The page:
, shot down on 2 August 1941.


Sea Hurricane Mk IB
Hurricane Mk I version equipped with catapult spools plus an arrester hook. From July 1941 they operated from HMS Furious
HMS Furious (47)
HMS Furious was a modified cruiser built for the Royal Navy during the First World War. Designed to support the Baltic Project championed by the First Sea Lord of the Admiralty, Lord John Fisher, they were very lightly armoured and armed with only a few heavy guns. Furious was modified while...

 and from October 1941, they were used on Merchant aircraft carrier
Merchant aircraft carrier
Merchant aircraft carriers were bulk cargo ships with minimal aircraft handling facilities, used during World War II by Britain and the Netherlands as an interim measure to supplement British and United States-built escort carriers in providing an anti-submarine function for convoys...

 (MAC ships), which were large cargo vessels with a flight deck fitted, enabling aircraft to be launched and recovered. A total of 340 aircraft were converted. The first Sea Hurricane IB kill occurred on 31 July 1941 when Sea Hurricanes of 880 squadron FAA operating from HMS Furious shot down a Do 18 flying-boat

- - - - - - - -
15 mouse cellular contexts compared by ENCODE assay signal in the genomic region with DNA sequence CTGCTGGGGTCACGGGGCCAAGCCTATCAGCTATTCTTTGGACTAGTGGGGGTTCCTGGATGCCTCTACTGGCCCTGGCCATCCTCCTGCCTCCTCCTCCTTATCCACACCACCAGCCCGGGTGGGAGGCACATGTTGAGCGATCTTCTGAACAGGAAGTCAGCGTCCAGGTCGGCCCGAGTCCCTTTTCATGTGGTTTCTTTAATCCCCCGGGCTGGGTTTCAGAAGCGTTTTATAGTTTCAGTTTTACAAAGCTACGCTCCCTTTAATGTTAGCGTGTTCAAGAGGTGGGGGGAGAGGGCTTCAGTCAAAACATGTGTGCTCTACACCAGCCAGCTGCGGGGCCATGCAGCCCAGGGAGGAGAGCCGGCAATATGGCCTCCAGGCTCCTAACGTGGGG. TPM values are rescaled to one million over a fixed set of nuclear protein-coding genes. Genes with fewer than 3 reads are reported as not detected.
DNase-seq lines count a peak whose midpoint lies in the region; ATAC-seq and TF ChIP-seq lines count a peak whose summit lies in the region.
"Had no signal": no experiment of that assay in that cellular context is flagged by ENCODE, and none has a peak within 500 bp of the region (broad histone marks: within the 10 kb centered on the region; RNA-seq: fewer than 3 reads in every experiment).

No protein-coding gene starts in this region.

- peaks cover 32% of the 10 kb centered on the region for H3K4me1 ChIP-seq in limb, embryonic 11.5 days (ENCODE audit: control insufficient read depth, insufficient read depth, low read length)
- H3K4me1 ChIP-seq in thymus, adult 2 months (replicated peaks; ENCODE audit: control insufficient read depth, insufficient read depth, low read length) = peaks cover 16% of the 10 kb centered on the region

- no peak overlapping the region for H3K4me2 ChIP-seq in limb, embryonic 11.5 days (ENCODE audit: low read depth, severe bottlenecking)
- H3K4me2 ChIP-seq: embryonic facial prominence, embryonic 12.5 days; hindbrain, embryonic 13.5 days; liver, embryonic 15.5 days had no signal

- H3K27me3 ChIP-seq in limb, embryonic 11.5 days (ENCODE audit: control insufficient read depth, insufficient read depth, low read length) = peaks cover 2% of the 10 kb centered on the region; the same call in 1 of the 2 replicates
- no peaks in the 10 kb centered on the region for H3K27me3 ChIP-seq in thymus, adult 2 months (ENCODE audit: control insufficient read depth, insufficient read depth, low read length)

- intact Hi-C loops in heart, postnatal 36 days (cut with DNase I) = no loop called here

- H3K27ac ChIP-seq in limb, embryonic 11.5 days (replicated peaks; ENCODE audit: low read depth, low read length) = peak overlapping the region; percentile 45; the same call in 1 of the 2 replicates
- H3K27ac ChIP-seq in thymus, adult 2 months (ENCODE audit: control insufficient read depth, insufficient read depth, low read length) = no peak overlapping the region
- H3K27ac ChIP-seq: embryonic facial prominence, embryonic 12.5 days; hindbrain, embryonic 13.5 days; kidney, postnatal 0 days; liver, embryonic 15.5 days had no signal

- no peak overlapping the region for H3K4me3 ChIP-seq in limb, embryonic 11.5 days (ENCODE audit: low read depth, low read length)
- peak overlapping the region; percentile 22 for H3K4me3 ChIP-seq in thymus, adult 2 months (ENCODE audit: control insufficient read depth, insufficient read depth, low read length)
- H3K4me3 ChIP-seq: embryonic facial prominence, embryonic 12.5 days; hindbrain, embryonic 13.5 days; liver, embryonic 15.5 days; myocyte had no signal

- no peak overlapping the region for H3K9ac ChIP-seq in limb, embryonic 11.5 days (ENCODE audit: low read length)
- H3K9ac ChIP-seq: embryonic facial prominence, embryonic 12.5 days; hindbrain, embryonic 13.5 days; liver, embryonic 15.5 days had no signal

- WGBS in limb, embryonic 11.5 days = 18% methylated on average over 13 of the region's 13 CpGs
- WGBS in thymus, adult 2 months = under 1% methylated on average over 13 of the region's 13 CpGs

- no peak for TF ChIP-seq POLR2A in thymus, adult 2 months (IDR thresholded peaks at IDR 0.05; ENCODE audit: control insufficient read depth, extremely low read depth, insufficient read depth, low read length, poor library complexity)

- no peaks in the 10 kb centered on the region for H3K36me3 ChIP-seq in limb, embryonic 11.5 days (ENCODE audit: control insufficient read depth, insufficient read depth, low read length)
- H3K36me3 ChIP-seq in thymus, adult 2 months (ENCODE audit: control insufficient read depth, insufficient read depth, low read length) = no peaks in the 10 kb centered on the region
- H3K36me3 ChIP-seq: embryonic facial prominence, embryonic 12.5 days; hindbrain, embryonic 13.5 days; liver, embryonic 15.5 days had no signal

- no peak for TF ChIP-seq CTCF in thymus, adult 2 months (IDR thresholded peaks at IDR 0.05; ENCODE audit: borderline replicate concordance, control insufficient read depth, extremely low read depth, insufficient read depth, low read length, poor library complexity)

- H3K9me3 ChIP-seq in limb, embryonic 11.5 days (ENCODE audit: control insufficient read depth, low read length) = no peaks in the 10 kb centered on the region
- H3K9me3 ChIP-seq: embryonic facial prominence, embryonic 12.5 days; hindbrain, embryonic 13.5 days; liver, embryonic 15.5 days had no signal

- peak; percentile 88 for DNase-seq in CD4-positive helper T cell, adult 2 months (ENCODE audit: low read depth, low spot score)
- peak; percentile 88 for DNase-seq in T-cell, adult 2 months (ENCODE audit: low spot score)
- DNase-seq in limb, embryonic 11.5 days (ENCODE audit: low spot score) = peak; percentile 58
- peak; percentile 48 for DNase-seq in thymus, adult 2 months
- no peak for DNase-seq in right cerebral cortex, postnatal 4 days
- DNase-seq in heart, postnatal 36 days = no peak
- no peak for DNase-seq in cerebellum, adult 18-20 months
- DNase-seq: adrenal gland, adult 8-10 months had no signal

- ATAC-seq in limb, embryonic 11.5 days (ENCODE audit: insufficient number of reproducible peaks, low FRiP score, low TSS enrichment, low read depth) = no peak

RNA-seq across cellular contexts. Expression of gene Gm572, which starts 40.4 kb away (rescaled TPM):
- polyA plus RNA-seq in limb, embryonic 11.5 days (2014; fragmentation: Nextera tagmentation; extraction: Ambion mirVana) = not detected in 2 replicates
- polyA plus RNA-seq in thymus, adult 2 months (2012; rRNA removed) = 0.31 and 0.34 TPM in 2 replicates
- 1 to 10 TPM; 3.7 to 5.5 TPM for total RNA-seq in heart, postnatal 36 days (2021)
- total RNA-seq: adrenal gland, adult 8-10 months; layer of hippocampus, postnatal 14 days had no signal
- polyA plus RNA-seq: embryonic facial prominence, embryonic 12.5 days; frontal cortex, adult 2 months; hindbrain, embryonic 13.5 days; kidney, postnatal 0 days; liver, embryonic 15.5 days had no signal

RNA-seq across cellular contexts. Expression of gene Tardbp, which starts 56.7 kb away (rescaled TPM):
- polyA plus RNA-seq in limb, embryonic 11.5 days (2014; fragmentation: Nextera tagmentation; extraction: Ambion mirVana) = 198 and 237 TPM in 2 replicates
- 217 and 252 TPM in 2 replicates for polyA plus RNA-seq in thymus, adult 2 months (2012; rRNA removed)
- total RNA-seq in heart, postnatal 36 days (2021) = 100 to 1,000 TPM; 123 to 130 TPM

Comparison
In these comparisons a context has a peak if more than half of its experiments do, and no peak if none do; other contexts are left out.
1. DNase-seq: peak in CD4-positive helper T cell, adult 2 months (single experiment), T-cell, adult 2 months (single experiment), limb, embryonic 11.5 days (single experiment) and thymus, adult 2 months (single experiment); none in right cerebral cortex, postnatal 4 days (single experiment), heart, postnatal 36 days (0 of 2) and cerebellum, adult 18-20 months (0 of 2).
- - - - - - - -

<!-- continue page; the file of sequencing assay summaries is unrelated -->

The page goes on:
Dornier Do 18
The Dornier Do 18 was a development of the Do 16 flying boat. It was developed for the Luftwaffe, but Lufthansa got 5 aircraft and used these for tests between the Azores and the North American continent in 1936 and on their mail route over the South Atlantic from 1937 to 1939.27–29 March 1938 a...

.


Sea Hurricane Mk IC
Hurricane Mk I version equipped with catapult spools, an arrester hook and the four-cannon wing. From February 1942, 400 aircraft were converted. The Sea Hurricane IC used during Operation Pedestal
Operation Pedestal
Operation Pedestal was a British operation to get desperately needed supplies to the island of Malta in August 1942, during the Second World War. Malta was the base from which surface ships, submarines and aircraft attacked Axis convoys carrying essential supplies to the Italian and German armies...

had their Merlin III engines modified to accept 16 lb boost, and could generate more than 1400 hp at low altitude. Lt. R. J. Cork was credited with five kills while flying a Sea Hurricane IC during Operation Pedestal.


Sea Hurricane Mk IIC